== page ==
Connecting with Nature in the Carolinas
The Carolinas (that’s North and South) are easy to get to from South Florida, whether you decide to fly or drive. A flight to Charlotte, which is the main major airport in the two states, will take about 2 hours, and the cost is quite reasonable. If you prefer to drive, you can essentially do the drive in one day as it will take just about 7 hours to get to the South Carolina border, or closer to 11 if you head to Charlotte in North Carolina.
Both South Carolina and North Carolina have an abundance of activities for nature lovers and some incredible state parks where you can soak it all in. With our current situation and the need to get out and explore something other than our local beaches, I’d say a trip to the Carolinas is just what’s needed. You’ll enjoy a healthy escape from daily life and time to connect with the great outdoors.
So what are the best spots to visit to get the most of your stay? There are certainly lots of great options, but here are two of my favorites where you can enjoy the conveniences of a small city and easy access to everything nature within minutes.
Greenville, South Carolina- The first time I visited this lovely town of just under 70,000 residents, nestled in the foothills of the Blue Ridge Mountains, I didn’t want to leave! This city has one of the most beautiful parks right in the heart of its downtown area, known as Falls Park with a riverside garden, whimsical bridges, colorful flowers and waterfalls! Waterfalls in the center of a town? I was sold! The great thing about Greenville is that it makes for the perfect hub to visit incredible places nearby. There are numerous state parks and recreational areas within a short drive that offer outstanding hiking, more waterfalls, rivers, panoramic mountain views, and lakes. You can bike on the Swamp Rabbit Trail, kayak in the Green River Gorge, Hike in the Paris Mountain State Park, and go swimming in Lake Jocassee. At night, you can enjoy delicious foods in one of its many trendy restaurants or enjoy drinks and live music at one of its quaint bars (pending pandemic regulations of course). You can also visit an apple orchard or local vineyard if you’ll stay for a while.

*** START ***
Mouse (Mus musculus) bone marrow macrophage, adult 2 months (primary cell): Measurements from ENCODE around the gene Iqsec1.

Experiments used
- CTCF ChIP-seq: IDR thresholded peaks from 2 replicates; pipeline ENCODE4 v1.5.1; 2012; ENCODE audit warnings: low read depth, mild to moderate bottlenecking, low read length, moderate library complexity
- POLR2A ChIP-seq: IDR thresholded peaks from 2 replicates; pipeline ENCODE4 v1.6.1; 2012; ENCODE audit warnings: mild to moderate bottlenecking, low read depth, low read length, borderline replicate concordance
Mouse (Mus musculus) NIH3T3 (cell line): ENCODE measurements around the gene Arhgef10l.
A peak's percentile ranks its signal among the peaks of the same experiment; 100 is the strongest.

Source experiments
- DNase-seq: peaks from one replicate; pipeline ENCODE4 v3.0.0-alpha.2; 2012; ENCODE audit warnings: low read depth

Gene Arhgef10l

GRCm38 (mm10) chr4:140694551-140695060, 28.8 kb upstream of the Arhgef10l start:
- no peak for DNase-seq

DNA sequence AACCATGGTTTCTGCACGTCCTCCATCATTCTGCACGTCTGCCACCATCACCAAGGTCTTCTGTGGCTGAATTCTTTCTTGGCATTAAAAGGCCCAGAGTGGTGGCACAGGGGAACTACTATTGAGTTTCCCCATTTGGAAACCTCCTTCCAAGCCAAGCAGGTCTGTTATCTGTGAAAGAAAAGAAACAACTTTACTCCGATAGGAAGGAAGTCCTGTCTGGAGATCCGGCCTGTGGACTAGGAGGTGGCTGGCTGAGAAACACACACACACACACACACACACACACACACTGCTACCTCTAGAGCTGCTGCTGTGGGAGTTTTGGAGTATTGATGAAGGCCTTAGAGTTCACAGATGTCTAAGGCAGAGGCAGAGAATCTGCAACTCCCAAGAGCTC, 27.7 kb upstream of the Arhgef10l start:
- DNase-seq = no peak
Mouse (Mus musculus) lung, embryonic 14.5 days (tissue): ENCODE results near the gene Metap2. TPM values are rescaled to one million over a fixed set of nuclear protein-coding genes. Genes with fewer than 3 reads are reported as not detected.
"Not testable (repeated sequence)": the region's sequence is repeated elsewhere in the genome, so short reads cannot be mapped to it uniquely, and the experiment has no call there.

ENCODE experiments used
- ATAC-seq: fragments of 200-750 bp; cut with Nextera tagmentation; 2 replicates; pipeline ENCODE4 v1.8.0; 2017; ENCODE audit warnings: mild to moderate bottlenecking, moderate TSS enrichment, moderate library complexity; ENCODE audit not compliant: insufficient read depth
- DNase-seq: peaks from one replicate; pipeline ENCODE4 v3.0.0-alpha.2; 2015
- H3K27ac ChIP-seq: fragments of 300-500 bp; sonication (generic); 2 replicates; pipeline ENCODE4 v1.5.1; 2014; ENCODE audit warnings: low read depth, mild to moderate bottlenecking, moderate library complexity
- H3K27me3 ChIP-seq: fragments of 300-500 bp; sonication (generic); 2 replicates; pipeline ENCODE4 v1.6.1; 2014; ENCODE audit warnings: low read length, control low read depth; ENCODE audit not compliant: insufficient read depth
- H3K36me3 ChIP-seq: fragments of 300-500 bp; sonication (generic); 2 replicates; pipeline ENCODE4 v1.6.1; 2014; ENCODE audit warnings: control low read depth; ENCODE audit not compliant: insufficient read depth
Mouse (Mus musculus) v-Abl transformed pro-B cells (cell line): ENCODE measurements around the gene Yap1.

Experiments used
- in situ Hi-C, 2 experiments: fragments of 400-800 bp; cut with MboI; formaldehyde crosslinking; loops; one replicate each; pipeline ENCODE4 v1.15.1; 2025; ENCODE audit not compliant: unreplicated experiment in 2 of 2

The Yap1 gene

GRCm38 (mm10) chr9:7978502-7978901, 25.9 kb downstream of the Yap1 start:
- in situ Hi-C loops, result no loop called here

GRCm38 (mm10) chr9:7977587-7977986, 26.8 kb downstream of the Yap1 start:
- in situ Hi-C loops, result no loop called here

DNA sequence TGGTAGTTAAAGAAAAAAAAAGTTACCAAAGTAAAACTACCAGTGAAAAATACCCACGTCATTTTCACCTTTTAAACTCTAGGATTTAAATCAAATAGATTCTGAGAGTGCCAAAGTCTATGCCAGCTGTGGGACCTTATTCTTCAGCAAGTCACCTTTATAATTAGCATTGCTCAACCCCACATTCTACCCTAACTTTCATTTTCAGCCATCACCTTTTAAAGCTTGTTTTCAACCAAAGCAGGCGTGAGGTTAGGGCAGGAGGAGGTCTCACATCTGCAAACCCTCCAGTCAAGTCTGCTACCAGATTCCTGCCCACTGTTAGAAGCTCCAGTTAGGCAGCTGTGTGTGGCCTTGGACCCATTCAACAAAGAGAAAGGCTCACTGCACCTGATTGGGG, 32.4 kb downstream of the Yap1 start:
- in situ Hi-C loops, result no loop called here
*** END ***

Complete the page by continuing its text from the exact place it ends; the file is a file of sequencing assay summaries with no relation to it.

Asheville, North Carolina- Another jewel in the Blue Ridge Mountains, this town has a reputation for being an artsy Bohemian town with a population of just under 100,000. Its Downtown Arts District has a number of art galleries, museums, and artist studios. A historic landmark not to be missed while there is the spectacular Biltmore Estate built in the 19th century by George Washington Vanderbilt II, now a museum. Part of the property is also a luxury hotel with a spa, a winery, and some excellent restaurants. But you probably don’t want to overlook some of the incredible outdoors near this charming town. Pisgah National Forest has some of the most remarkable waterfalls and wilderness areas in the region. And the Blue Ridge Parkway, in the Southern Appalachian Mountains, offers some of the most breathtaking views and access to some of the best hiking trails east of the Mississippi. Along “Americas Favorite Scenic Drive” there are great places for a picnic, easy access to waterfalls and panoramic lookouts throughout.
Did you notice that I love waterfalls? Hope you do, too, because you’re in for a treat!
So Where do you stay? There are an abundance of hotels in both locations, cabins for rent, campsites, and lots of vacation rentals (such as Airbnb and Vrbo rentals), whether you prefer to stay out in a forest or mountain setting or want to stay in or near town to also enjoy some nightlife.
As far as weather, there are certainly activities year round, but if you’re afraid of the cold like me, it ‘s best to avoid heading there between late November and early March (where temperatures can drop to the 30’s in the evenings). Though there is something to be said about staying in a cabin drinking hot cocoa by the fire!
For more information on both locations visit their tourism websites for great itineraries and tips for when you’re ready to go: